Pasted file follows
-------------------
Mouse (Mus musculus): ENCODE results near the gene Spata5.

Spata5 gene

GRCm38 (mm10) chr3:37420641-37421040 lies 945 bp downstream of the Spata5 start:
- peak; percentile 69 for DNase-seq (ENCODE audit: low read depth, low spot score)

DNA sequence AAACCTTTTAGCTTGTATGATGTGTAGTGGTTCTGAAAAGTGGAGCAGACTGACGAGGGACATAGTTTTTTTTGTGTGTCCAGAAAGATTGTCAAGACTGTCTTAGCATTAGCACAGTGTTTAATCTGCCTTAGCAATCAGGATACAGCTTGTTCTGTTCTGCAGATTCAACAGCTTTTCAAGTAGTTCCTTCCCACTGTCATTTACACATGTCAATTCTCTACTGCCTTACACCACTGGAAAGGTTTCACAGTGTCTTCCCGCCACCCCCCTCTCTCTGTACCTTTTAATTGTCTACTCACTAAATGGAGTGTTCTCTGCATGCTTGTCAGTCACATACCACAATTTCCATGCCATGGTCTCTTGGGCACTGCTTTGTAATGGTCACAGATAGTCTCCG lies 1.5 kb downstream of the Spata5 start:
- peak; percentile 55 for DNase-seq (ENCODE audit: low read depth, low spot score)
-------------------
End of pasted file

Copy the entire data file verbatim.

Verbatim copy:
Mouse (Mus musculus): ENCODE results near the gene Spata5.

Spata5 gene

GRCm38 (mm10) chr3:37420641-37421040 lies 945 bp downstream of the Spata5 start:
- peak; percentile 69 for DNase-seq (ENCODE audit: low read depth, low spot score)

DNA sequence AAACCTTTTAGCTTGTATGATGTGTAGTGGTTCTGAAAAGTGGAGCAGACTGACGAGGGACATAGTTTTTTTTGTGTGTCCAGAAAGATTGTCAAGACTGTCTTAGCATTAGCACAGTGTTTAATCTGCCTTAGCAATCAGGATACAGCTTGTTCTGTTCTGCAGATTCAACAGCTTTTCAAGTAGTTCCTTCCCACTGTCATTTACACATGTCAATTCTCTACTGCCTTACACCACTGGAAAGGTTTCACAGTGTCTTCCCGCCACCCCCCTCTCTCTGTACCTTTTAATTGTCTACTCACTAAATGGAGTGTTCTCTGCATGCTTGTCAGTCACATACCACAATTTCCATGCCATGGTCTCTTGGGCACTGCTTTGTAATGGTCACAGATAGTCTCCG lies 1.5 kb downstream of the Spata5 start:
- peak; percentile 55 for DNase-seq (ENCODE audit: low read depth, low spot score)